The writing style of Khaled Hosseini in A Thousand Splendid Suns is both sympathetic and disgusted. He feels pity on those that bear the burden of the war. He shows this mostly through the use of two major literary devices: Symbolism and Imagery. These two literary devices impact the reader because it gives a deeper insight and understanding of the pain and fear these characters were forced into dealing with every day.
Harper Lee’s To Kill a Mockingbird is best known as a literary classic, telling the tale of a young girl named Jean Louise “Scout” Finch’s childhood in a southern Alabama town during the great depression. While the fate of a black male convicted of rape still looms in the synopsis. To Kill a Mockingbird the title of the novel, refers to a quote on page 119. Both said by Atticus Finch the town of Maycomb's lawyer and Miss Maudie his neighbor, “it’s a sin to kill a mockingbird”. As said by Miss Maudie “ Mockingbirds don’t do one thing but make music for us to enjoy. They don’t do one thing but sing their hearts out for us. That’s why it’s a sin to kill a mockingbird” (Lee 119). The title of this novel isn’t only referencing this quote,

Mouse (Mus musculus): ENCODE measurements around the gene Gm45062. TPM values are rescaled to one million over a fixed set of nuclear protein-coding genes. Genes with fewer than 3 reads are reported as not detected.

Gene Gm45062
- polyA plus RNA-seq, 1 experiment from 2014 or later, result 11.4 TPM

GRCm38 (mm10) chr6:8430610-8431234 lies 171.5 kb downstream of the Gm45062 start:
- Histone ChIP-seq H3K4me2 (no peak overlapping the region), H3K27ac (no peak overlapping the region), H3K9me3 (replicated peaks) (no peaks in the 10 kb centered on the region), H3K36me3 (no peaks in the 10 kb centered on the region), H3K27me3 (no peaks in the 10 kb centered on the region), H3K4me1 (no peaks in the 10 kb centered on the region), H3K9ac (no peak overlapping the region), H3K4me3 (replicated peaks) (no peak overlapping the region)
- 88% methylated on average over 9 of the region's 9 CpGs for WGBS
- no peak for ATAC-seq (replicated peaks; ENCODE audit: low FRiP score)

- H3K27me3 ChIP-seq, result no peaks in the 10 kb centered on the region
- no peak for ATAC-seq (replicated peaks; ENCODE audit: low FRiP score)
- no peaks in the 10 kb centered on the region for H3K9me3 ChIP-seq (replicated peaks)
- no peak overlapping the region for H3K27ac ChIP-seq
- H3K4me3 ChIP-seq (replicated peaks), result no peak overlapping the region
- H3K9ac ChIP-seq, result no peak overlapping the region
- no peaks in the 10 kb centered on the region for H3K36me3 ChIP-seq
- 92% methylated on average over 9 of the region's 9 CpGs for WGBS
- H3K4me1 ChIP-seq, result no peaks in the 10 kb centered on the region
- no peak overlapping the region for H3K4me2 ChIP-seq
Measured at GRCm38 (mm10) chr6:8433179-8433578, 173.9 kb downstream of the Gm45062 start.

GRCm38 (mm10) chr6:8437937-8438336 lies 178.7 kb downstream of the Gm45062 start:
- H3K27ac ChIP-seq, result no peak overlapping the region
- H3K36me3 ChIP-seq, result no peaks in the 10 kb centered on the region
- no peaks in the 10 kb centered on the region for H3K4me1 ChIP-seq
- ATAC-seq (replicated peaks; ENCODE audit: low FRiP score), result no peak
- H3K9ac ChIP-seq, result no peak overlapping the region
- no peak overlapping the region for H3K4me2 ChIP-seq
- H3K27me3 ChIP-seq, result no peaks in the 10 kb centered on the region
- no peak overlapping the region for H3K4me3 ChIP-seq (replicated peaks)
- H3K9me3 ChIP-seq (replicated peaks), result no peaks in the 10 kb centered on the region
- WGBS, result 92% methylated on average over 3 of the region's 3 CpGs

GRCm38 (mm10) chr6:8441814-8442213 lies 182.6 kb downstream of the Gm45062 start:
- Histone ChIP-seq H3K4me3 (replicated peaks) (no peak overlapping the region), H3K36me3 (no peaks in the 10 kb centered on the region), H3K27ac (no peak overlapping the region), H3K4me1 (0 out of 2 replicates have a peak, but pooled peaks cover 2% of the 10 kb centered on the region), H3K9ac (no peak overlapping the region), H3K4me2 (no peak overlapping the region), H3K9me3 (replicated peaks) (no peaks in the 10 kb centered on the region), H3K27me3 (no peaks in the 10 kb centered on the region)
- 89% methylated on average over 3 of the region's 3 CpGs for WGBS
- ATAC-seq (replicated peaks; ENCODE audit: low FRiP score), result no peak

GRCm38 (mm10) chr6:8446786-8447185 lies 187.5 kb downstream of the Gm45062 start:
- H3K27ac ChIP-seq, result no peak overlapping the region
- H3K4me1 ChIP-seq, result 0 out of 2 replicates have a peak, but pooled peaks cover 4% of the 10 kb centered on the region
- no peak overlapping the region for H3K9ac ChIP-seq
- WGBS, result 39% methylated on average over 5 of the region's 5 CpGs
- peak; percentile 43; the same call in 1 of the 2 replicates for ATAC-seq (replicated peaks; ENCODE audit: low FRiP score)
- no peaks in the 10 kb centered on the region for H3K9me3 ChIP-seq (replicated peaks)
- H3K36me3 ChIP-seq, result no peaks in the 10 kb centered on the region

Everyone has relationships, whether it be with parents, friends, or even the special someone. It is also true that those relationships can change in an instant.. Authors show that truth in their work. Khaled Hosseini is no exception; including his novel A Thousand Splendid Suns. The main character Mariam does not see her dad, Jalil, except once a week. She loves him, but Jalil does not treat Mariam as well as he does his other children. When Mariam goes to Herat and wants to see Jalil,she ends up not being allowed into his house. This is when Mariam starts to dislike her dad, but Jalil only grows in his love for Mariam. Their relationship changed because of this one event. In the novel, A Thousand Splendid Suns , Khaled Hosseini uses character relationships to show that relationships can change or develop as a result of one event.
A Thousand Splendid Suns, written by Khalid Hosseini explores themes relating to hardships and family, especially having to do with the oppression of women. This novel follows the lives of Mariam and Laila, two Afghan women whose interactions arise from their forced marriage to Rasheed, and the abuse they face together. Mariam is the illegitimate daughter of Jalil, a rich businessman, and his former housekeeper, Nana. Struggling with the stigma surrounding her birth and guilt following her mother’s suicide prompts Mariam to be unable to stand up for herself. Laila is quite the opposite and grew up with the desire for an education and the knowledge that she could change the world. After her parents and Tariq’s deaths, Laila is forced to set
Khaled Hosseini creates a vivid relationship between Amir and Hassan that actively changes throughout his novel. The way he uses these two children to develop each other is truly a work of literary art.